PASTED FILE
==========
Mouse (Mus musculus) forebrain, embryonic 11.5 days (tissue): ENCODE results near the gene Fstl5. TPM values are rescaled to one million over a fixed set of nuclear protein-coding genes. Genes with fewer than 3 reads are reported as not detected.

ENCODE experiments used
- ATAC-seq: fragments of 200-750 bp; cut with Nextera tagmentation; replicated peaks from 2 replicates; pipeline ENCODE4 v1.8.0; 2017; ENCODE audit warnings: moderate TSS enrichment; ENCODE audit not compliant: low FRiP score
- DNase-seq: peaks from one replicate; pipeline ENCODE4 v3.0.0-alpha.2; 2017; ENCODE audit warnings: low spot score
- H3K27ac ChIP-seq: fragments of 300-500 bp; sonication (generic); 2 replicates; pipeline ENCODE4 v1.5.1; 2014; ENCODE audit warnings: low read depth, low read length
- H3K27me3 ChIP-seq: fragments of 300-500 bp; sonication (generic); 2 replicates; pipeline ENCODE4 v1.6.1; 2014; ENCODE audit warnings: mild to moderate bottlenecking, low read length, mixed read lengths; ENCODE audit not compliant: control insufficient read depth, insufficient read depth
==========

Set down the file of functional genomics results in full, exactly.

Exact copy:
Mouse (Mus musculus) forebrain, embryonic 11.5 days (tissue): ENCODE results near the gene Fstl5. TPM values are rescaled to one million over a fixed set of nuclear protein-coding genes. Genes with fewer than 3 reads are reported as not detected.

ENCODE experiments used
- ATAC-seq: fragments of 200-750 bp; cut with Nextera tagmentation; replicated peaks from 2 replicates; pipeline ENCODE4 v1.8.0; 2017; ENCODE audit warnings: moderate TSS enrichment; ENCODE audit not compliant: low FRiP score
- DNase-seq: peaks from one replicate; pipeline ENCODE4 v3.0.0-alpha.2; 2017; ENCODE audit warnings: low spot score
- H3K27ac ChIP-seq: fragments of 300-500 bp; sonication (generic); 2 replicates; pipeline ENCODE4 v1.5.1; 2014; ENCODE audit warnings: low read depth, low read length
- H3K27me3 ChIP-seq: fragments of 300-500 bp; sonication (generic); 2 replicates; pipeline ENCODE4 v1.6.1; 2014; ENCODE audit warnings: mild to moderate bottlenecking, low read length, mixed read lengths; ENCODE audit not compliant: control insufficient read depth, insufficient read depth